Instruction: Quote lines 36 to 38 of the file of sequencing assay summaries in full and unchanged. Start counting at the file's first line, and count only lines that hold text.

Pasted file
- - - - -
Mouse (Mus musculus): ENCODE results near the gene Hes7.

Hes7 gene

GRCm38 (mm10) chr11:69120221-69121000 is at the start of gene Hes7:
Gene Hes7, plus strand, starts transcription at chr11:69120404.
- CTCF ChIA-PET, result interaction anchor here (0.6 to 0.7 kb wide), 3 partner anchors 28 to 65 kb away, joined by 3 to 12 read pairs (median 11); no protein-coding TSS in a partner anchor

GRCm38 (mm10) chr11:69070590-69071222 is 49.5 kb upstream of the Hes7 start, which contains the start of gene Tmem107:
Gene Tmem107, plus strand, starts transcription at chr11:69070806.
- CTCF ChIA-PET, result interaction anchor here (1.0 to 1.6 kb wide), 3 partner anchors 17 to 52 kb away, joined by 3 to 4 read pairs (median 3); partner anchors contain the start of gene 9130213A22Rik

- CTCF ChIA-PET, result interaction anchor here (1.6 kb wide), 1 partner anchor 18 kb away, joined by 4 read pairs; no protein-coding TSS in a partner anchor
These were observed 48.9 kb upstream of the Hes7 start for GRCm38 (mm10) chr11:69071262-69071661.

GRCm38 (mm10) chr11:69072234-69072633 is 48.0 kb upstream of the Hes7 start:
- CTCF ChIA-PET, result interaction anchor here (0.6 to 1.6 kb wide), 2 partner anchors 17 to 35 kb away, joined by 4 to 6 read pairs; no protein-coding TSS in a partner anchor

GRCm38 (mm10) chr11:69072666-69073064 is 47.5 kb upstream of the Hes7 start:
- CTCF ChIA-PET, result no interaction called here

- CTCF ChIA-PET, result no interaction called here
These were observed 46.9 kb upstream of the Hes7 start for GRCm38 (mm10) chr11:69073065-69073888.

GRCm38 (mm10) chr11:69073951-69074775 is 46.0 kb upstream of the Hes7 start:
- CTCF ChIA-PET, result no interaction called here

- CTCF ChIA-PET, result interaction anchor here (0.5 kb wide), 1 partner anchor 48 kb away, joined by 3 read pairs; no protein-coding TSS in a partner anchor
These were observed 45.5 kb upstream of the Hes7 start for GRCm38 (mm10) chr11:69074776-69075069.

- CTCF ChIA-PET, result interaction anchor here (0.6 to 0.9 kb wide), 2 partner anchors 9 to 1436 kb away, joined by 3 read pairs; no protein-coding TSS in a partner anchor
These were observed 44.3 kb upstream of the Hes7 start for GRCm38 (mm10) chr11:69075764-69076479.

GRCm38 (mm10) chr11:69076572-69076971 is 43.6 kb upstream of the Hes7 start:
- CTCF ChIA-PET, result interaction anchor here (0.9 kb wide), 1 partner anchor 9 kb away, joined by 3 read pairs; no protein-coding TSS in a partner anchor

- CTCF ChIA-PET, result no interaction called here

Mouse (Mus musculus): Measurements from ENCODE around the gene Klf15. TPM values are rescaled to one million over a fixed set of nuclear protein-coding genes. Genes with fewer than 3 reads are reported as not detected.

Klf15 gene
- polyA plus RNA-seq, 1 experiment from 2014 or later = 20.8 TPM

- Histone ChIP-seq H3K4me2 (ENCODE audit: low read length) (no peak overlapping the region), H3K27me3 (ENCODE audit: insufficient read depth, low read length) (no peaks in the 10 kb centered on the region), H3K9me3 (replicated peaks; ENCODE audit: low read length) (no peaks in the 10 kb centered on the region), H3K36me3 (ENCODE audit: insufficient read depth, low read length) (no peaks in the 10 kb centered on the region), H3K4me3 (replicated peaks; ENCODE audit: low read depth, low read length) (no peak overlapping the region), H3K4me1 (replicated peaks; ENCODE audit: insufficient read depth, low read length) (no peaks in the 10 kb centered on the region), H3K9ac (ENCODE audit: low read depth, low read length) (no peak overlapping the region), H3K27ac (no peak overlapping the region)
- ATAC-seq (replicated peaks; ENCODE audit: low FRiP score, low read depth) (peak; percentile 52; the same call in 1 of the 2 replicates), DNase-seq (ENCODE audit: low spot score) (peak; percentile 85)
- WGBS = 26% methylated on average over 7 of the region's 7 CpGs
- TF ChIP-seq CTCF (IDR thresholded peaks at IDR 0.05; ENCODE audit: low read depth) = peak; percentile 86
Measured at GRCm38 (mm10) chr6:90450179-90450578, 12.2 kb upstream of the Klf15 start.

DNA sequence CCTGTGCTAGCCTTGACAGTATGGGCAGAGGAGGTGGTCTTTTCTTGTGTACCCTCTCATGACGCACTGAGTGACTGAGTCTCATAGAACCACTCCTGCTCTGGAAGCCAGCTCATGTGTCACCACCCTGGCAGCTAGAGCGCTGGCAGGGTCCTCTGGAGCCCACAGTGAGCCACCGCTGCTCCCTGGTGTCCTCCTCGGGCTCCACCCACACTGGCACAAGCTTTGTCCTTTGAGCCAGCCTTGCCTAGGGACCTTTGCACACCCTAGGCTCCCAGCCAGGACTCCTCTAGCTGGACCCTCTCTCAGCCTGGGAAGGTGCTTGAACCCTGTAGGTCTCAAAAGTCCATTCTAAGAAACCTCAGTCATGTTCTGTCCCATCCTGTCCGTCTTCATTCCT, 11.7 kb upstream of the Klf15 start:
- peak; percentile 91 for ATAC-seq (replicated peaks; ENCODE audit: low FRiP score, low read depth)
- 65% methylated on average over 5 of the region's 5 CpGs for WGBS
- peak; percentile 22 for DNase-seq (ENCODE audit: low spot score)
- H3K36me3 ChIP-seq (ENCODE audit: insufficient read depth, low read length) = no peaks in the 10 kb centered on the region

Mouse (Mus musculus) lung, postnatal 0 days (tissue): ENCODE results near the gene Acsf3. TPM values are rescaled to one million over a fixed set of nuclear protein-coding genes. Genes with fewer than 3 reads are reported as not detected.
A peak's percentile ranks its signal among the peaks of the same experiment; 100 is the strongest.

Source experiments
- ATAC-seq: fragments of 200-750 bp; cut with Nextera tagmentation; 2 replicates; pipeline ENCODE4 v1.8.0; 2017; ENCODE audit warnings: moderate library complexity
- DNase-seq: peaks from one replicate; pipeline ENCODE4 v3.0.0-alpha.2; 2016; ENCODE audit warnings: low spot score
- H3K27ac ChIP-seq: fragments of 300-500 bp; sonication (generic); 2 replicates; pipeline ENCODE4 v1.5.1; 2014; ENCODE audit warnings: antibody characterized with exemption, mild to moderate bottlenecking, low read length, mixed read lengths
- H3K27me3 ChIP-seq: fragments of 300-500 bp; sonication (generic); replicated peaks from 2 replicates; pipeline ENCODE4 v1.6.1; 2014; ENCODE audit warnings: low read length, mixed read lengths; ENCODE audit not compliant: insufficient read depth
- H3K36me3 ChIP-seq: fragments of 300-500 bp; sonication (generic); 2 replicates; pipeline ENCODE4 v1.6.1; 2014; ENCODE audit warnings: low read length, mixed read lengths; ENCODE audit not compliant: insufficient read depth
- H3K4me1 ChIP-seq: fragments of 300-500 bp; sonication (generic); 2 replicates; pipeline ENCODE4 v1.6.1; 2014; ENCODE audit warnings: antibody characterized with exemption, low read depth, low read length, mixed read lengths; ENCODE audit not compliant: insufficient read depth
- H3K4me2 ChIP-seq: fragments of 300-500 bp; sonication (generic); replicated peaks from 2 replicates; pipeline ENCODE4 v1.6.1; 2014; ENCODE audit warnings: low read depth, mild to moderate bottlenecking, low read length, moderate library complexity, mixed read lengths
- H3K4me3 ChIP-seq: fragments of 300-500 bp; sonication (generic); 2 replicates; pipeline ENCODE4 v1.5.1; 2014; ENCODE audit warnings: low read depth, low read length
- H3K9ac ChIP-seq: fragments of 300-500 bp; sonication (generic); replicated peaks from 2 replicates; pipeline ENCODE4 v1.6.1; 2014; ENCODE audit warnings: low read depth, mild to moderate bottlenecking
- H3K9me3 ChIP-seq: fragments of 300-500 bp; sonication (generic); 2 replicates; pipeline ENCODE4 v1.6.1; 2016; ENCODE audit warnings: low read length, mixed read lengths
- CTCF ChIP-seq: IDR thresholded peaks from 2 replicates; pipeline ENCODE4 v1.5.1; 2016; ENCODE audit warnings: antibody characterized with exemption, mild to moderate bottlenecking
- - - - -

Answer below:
- 65% methylated on average over 5 of the region's 5 CpGs for WGBS
- peak; percentile 22 for DNase-seq (ENCODE audit: low spot score)
- H3K36me3 ChIP-seq (ENCODE audit: insufficient read depth, low read length) = no peaks in the 10 kb centered on the region